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2017: The Year Digital Marketing Delivers on Its Promise

According to, 65 percent of businesses said generating traffic and leads is their top challenge. Traditionally, the financial services industry has addressed this challenge through marketing channels such as direct mail and mass media advertising. The industry, however, has been slow to embrace and adapt to any of the new digital marketing channels that have become available.

At the end of 2016, independent insurance producers were beginning to turn to digital marketing. As a result, they quickly learned they now have access to data, flexibility and opportunities that never were available before. In 2017, producers can expect to see the following trends in digital marketing:

A reduction in direct mail. Last year saw a significant drop in direct mail for the financial services industry. Direct mail can work, and it’s still an effective way to reach new prospects, but it’s becoming increasingly expensive and inefficient. Independent producers are quickly learning they can easily acquire new clients through digital marketing, often at a lower cost per conversion.

This trend certainly will continue in 2017 as more producers feel comfortable marketing through digital channels. Retirement income planners should be pleased to know that baby boomers are currently the fastest-growing demographic on Facebook, and they're the ones who spend the most time using it. Younger users may be leaving Facebook to focus on social media sites such as Snapchat and Instagram, but the boomers continue to socialize through Facebook.

Greater investment in social media advertising. The drop in direct mail campaigns will continue to be directly proportional to the rise in social media adoption. As producers continue to experiment and test social media marketing, they will find the cost savings and ease of prospecting to be invaluable.

As a simple comparison, workshop and seminar producers using direct mail can expect to spend, on average, $125 to $150 for each household that registers for an event. By running similar messages in a digital format, most producers can bring their costs down to $40 to $60 per household. On occasion, I’ve even seen campaigns with costs below $12 per household.

Mass targeting replaced by micro-targeting. Producers should know which message attracts each type of prospect. A 55-year-old woman can be shown a different image than a 60-year-old woman sees. Different types of ad copy and photos can target different genders or prospects with specific occupations and interests.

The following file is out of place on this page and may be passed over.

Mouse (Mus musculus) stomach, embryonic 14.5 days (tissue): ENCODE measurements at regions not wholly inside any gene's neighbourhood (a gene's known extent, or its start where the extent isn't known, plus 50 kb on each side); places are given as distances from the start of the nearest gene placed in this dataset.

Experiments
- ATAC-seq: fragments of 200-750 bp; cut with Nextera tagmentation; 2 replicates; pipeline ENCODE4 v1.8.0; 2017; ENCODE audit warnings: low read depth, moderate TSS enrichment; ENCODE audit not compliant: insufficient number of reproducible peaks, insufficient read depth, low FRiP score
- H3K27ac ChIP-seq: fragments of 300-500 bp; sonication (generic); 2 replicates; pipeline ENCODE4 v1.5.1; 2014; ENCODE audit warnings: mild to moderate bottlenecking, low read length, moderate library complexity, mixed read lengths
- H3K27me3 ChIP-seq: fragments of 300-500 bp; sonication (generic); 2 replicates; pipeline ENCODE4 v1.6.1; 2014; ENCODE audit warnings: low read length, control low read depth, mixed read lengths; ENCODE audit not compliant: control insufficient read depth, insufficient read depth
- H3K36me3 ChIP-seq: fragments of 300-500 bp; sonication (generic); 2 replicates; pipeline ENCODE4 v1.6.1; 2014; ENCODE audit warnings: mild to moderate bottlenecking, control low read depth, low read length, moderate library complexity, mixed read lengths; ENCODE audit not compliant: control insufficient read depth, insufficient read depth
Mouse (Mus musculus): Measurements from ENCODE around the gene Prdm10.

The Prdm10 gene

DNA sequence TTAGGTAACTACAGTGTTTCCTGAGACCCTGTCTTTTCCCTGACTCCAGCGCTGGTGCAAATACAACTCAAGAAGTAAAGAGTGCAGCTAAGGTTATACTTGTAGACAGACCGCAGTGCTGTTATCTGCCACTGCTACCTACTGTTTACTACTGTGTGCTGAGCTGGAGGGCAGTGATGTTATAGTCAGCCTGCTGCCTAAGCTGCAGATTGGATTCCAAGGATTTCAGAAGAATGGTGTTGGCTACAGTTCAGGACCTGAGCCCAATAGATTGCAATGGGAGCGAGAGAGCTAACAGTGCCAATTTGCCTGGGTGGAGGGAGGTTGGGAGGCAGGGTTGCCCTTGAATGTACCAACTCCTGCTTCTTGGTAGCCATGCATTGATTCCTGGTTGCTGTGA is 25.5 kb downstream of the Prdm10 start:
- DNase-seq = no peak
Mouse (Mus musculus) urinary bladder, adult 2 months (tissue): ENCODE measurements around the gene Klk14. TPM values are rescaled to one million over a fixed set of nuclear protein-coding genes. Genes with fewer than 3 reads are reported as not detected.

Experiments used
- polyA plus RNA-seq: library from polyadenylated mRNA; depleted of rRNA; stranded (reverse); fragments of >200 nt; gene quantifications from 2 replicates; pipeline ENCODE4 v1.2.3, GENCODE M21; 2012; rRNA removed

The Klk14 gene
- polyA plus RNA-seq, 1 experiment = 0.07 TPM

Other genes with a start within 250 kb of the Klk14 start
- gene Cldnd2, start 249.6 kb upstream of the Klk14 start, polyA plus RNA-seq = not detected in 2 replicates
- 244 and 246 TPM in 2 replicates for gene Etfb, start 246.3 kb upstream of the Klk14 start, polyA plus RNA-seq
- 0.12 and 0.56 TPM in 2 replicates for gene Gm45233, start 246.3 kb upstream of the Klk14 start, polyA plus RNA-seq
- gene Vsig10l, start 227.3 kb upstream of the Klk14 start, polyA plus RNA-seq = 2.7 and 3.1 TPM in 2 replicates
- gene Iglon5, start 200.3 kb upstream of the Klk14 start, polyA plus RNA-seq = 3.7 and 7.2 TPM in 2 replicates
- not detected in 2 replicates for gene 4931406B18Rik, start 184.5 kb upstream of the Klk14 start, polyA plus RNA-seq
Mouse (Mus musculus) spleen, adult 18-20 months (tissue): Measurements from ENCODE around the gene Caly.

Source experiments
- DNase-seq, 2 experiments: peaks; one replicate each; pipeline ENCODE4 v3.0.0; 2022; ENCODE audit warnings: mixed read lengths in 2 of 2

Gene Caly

Producers limiting themselves to mass media and direct mail are unable to get very specific about whom they target. Filtering their marketing by prospects’ age, location, ethnicity, gender and income is one of the limited options producers have when it comes to mass media or direct mail. In addition, the accuracy of the data on mailing lists is questionable at best.

By contrast, social media sites such as Facebook and Instagram and search engines such as Google have incredibly detailed information about each of their specific users. They know what consumers like and dislike, and they understand their users’ interests.

This may seem a little scary, but it’s not all that threatening. It simply allows producers to show the right ads to the right audiences. It also makes it easier for them to spend their advertising budgets more efficiently.

I know an independent insurance producer who wanted to hold an educational workshop at a local college campus. His target demographic was married homeowners between the ages of 55 and 64 with investible assets of more than $100,000. The producer was very involved with his church community and wanted to reach out to fellow church members. On top of that, he was an avid bicyclist and wanted to market to the bicycling audience as well.